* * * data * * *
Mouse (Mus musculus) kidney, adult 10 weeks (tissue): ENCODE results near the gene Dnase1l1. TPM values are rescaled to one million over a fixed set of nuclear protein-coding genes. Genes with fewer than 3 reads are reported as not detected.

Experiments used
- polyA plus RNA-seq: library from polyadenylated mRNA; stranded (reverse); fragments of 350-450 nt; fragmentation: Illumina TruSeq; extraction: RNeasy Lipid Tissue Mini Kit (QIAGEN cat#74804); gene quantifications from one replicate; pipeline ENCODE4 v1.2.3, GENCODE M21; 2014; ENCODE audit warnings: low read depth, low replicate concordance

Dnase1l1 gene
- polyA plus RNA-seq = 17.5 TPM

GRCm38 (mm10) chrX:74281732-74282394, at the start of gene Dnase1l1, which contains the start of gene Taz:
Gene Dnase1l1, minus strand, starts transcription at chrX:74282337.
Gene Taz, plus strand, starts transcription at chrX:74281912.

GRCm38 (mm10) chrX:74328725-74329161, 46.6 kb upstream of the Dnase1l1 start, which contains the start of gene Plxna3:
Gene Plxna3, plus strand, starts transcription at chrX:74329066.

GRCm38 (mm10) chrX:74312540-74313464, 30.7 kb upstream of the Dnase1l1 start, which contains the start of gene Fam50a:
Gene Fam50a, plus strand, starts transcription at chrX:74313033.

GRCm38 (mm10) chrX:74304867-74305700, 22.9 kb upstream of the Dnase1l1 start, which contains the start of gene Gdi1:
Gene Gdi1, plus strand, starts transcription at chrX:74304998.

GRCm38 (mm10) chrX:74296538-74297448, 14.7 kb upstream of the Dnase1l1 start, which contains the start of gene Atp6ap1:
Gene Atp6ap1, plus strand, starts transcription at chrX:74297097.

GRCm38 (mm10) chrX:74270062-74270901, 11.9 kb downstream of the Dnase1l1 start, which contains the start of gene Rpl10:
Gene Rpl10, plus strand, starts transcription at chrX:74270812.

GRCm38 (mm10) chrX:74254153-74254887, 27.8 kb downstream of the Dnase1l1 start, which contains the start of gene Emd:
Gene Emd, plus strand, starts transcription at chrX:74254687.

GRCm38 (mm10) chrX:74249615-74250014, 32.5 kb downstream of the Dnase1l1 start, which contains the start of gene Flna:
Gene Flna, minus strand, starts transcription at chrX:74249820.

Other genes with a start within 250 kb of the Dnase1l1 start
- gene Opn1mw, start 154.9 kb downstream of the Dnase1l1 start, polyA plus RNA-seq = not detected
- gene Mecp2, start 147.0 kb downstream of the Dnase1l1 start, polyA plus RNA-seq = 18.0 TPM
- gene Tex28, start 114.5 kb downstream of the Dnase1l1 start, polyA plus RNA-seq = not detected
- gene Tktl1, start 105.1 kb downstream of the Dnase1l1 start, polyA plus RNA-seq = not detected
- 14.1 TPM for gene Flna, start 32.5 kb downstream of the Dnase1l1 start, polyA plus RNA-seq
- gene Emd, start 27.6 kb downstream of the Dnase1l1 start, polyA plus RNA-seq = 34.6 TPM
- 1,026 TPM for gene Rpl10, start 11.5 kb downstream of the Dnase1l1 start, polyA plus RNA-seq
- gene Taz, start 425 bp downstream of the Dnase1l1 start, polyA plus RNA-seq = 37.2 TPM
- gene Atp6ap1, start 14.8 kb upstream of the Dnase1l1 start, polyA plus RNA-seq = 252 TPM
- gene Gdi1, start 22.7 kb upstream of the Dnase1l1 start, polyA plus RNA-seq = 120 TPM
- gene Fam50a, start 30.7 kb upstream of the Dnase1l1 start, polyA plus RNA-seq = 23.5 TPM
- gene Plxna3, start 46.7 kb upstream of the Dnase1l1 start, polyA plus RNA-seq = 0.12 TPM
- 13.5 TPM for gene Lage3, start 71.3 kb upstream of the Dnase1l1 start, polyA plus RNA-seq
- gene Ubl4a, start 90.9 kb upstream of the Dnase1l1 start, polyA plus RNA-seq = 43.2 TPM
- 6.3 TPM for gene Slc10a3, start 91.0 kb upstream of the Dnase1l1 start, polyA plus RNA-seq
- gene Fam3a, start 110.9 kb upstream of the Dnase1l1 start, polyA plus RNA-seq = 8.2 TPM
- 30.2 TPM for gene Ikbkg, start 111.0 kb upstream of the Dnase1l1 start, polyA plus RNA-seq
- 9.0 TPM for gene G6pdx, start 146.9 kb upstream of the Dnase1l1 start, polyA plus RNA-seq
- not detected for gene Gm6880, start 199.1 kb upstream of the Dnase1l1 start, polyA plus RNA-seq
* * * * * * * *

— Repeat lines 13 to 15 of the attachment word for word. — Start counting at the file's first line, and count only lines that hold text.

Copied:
GRCm38 (mm10) chrX:74304867-74305700, 22.9 kb upstream of the Dnase1l1 start, which contains the start of gene Gdi1:
Gene Gdi1, plus strand, starts transcription at chrX:74304998.

GRCm38 (mm10) chrX:74296538-74297448, 14.7 kb upstream of the Dnase1l1 start, which contains the start of gene Atp6ap1: